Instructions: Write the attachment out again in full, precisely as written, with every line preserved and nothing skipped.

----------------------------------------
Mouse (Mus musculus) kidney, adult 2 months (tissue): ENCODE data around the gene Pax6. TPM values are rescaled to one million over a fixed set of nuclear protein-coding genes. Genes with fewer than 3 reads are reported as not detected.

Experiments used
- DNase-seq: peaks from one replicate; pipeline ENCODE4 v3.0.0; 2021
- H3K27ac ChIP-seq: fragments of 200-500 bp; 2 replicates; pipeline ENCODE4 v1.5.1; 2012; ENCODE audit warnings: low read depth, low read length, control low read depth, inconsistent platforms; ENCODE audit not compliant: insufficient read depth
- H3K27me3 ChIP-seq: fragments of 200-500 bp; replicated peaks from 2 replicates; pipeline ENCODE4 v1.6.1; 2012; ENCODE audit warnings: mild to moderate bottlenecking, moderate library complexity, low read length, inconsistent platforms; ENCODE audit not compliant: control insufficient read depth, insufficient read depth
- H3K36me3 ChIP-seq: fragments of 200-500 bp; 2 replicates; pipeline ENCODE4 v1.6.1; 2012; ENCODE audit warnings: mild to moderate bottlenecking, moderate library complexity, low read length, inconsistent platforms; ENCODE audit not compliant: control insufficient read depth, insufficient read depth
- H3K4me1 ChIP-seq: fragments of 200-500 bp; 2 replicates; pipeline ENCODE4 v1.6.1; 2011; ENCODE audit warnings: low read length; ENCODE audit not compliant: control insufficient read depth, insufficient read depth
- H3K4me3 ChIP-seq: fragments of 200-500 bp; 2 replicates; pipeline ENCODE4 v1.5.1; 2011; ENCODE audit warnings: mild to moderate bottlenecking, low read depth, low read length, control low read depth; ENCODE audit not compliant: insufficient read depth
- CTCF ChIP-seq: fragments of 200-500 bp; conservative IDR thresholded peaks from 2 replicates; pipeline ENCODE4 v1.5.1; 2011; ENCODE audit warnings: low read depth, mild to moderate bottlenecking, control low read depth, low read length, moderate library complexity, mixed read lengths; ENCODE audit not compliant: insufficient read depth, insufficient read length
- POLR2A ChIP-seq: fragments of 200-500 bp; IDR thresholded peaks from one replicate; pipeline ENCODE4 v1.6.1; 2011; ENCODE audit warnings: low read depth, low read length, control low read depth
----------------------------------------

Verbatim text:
Mouse (Mus musculus) kidney, adult 2 months (tissue): ENCODE data around the gene Pax6. TPM values are rescaled to one million over a fixed set of nuclear protein-coding genes. Genes with fewer than 3 reads are reported as not detected.

Experiments used
- DNase-seq: peaks from one replicate; pipeline ENCODE4 v3.0.0; 2021
- H3K27ac ChIP-seq: fragments of 200-500 bp; 2 replicates; pipeline ENCODE4 v1.5.1; 2012; ENCODE audit warnings: low read depth, low read length, control low read depth, inconsistent platforms; ENCODE audit not compliant: insufficient read depth
- H3K27me3 ChIP-seq: fragments of 200-500 bp; replicated peaks from 2 replicates; pipeline ENCODE4 v1.6.1; 2012; ENCODE audit warnings: mild to moderate bottlenecking, moderate library complexity, low read length, inconsistent platforms; ENCODE audit not compliant: control insufficient read depth, insufficient read depth
- H3K36me3 ChIP-seq: fragments of 200-500 bp; 2 replicates; pipeline ENCODE4 v1.6.1; 2012; ENCODE audit warnings: mild to moderate bottlenecking, moderate library complexity, low read length, inconsistent platforms; ENCODE audit not compliant: control insufficient read depth, insufficient read depth
- H3K4me1 ChIP-seq: fragments of 200-500 bp; 2 replicates; pipeline ENCODE4 v1.6.1; 2011; ENCODE audit warnings: low read length; ENCODE audit not compliant: control insufficient read depth, insufficient read depth
- H3K4me3 ChIP-seq: fragments of 200-500 bp; 2 replicates; pipeline ENCODE4 v1.5.1; 2011; ENCODE audit warnings: mild to moderate bottlenecking, low read depth, low read length, control low read depth; ENCODE audit not compliant: insufficient read depth
- CTCF ChIP-seq: fragments of 200-500 bp; conservative IDR thresholded peaks from 2 replicates; pipeline ENCODE4 v1.5.1; 2011; ENCODE audit warnings: low read depth, mild to moderate bottlenecking, control low read depth, low read length, moderate library complexity, mixed read lengths; ENCODE audit not compliant: insufficient read depth, insufficient read length
- POLR2A ChIP-seq: fragments of 200-500 bp; IDR thresholded peaks from one replicate; pipeline ENCODE4 v1.6.1; 2011; ENCODE audit warnings: low read depth, low read length, control low read depth